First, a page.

I’ve been thinking about setting up my own git server for a while, and finally got it up and running last week. Since I do a lot of hacking with Eclipse, I naturally want Eclipse’s EGit to work with my own git server. Here are a couple of noteworthy points:
- As of this writing, if you want ssh authentication with EGit, ecdsa type key is NOT going to work. rsa ssh key works. I found this out the hard way, since I’m trying to transition from rsa to ecdsa. Therefore I initially didn’t generate rsa keys on my computers. I had to run “ssh-keygen -t rsa -b 4096” and made sure that Eclipse – Preferences – General – Network connections – SSH2 – General tab – Private keys has id_rsa entered;
- I followed instructions from here to get a few bare repo that I need initialized. Initially I had the misunderstanding that once I push code to the server, I should be able to see the files on the remote server’s repo directory. That turns out to be NOT the case. There is some magic going on under the objects directory that make things happen, such that although the code directories and files are not visible to the naked eye, I could push/fetch/pull to the remote server without problems. When I have time, I need to dig deeper and have a better idea how it all works. For now, I’m happy that I have it working that I can work with the same code base on different dev computers.
- I followed exercise here for testing and found it helpful.
Happy coding y’all.
I took Mathematical Modelling Basics course during the last couple of months. It was produced by Delft University of Technology, offered for free on edX. Thanks TUDelft and edX!
It is a great course introducing mathematical modeling. I like the fact in this short course, 3 important areas are covered with good practices: mathematics, computer programming, and technical writing.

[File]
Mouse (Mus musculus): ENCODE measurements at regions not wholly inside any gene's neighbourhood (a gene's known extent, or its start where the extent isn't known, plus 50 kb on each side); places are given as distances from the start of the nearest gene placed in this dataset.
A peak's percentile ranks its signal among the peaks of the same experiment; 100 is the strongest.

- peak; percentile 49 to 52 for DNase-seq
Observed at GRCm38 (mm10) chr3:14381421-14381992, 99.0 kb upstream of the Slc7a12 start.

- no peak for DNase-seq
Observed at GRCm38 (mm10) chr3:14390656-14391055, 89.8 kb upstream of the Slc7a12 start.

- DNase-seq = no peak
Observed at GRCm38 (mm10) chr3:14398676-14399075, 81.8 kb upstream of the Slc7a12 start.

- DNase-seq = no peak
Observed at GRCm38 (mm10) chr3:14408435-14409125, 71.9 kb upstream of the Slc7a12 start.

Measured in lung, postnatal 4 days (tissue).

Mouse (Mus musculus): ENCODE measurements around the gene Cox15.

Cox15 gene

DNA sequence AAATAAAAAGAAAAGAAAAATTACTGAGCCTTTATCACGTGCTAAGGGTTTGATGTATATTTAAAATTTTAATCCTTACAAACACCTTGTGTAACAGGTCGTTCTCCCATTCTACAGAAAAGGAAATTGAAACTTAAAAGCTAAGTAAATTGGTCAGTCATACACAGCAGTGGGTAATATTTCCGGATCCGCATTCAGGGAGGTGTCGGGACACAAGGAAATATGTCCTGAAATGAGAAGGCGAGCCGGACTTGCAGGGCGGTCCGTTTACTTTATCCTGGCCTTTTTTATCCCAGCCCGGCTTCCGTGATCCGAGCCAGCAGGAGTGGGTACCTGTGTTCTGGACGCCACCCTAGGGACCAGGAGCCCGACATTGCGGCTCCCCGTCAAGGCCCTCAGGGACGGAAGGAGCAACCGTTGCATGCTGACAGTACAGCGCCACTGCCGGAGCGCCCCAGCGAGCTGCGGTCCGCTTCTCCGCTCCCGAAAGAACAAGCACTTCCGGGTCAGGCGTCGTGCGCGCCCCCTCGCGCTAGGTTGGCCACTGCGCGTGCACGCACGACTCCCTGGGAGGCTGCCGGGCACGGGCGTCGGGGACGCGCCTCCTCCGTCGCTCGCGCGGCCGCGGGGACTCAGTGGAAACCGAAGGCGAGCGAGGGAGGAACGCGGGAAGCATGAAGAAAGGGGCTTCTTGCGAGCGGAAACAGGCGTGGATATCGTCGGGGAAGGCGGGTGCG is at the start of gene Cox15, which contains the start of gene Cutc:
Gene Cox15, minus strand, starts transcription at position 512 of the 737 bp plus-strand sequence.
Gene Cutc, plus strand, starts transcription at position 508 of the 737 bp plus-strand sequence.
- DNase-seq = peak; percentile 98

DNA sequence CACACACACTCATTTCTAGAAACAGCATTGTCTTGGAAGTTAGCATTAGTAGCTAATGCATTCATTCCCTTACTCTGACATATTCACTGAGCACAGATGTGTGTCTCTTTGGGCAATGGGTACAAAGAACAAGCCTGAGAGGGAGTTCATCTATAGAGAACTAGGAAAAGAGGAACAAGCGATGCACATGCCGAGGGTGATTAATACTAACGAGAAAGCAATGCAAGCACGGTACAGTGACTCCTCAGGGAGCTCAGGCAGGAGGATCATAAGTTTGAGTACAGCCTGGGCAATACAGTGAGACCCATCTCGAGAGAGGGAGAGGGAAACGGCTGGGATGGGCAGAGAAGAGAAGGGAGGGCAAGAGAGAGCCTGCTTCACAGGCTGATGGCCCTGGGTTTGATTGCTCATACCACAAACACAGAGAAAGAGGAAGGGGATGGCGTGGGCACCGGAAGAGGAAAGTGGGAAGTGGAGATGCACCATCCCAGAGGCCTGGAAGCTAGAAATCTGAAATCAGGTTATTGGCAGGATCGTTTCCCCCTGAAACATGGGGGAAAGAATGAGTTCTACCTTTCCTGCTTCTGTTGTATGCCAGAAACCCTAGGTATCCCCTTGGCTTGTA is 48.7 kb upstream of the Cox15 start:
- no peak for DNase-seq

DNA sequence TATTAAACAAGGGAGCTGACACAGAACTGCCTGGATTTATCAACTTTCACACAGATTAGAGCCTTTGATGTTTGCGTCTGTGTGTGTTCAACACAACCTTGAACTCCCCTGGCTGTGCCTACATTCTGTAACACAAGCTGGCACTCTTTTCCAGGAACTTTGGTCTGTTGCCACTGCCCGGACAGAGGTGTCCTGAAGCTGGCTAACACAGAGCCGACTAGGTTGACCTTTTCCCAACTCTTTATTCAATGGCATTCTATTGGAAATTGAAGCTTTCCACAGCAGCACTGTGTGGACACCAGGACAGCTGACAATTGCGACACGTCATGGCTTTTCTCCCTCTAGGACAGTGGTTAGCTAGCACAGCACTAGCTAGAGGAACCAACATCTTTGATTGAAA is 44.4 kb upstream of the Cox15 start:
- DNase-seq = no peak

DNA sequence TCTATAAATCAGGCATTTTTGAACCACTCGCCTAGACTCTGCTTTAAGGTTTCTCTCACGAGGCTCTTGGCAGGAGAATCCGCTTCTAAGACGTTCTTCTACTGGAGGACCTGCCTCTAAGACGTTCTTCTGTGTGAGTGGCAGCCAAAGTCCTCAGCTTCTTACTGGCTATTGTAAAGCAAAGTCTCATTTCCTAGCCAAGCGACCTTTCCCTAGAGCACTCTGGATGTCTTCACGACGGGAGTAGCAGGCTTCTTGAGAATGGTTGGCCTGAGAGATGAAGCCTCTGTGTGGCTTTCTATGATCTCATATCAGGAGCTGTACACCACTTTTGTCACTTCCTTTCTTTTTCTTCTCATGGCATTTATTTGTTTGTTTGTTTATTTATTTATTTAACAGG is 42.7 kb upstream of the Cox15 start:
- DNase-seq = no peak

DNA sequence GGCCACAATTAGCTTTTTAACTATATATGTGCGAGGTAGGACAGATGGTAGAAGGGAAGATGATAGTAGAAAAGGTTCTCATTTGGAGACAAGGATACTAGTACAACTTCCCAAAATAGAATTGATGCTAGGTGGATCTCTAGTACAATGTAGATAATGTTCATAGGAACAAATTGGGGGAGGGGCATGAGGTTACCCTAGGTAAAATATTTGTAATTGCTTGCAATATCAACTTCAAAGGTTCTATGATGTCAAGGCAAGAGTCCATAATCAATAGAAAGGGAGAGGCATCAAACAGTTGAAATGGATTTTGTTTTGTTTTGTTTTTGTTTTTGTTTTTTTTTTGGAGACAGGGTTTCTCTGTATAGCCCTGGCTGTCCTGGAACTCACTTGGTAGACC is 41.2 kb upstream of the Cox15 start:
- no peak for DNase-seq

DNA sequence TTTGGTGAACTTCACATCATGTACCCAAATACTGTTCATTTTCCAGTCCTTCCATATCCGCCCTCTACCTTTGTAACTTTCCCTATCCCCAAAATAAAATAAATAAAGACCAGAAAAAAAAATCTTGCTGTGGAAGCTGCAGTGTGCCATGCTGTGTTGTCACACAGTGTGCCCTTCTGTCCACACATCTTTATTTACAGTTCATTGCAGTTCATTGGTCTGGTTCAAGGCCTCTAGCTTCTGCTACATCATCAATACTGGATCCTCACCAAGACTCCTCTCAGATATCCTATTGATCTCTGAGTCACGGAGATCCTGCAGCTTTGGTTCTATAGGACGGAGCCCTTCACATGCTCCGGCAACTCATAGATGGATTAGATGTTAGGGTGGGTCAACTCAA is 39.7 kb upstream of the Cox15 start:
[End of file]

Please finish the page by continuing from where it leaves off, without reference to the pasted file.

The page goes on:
- The math involved is modeling with system of ordinary differential equations. Both analytical and numeric solutions to said model are introduced and practiced with good exercises;
- The programming part is using Python to solve the system of ordinary differential equations numerically, with NumPy, using Euler’s method. Plotting is also introduced and practiced with Matplotlib;
- Finally the course asks students to write a technical report using LaTex.
I also like the fact that the course encourages students to form a team and work together. I was very fortunate to be able to work with Zeus Garyulo, an Argentine currently working in Finland. Zeus is a wonderful teammate, very smart and has a much better grasp of math involved than I have. He broke down problems into actionable items quickly and provided the majority of the modeling, analysis, and validation work. Thanks Zeus!
The problem we chose to tackle is the spread of fake news. Without further ado, below is our report.
As discussed here, I have Seagate Ultra Slim USB 3 attached to my wifi router as a NAS (Network-attached storage). It provides a good backup/sharing storage for my home network that’s accessible from all my home computing devices, which was nice.
Accessing it from Windows is easy to set up, all I needed to do was to map a drive. Accessing it from Linux needs some additional work, but it turned out to be not too bad either.
Initially I created an entry in /etc/fstab. It uses the cifs protocol. Some cursory research shows that cifs is old and oboselete, but I’m not sure of other ways of accessing it. As I mentioned in that post, I had to put in the ver=1.0 option for it to work, something I don’t like.
Anyway, the drawback of /etc/fstab entry is that my Linux system would try to mount it before establishing network access, which doesn’t work for obvious reasons. I had to “sudo mount -a” afterwards. That is manual and gets tedious real fast.
So I did some research. One solution was to use _netdev option in the fstab entry, which didn’t work for me. The other was to use the auto option, which didn’t work either.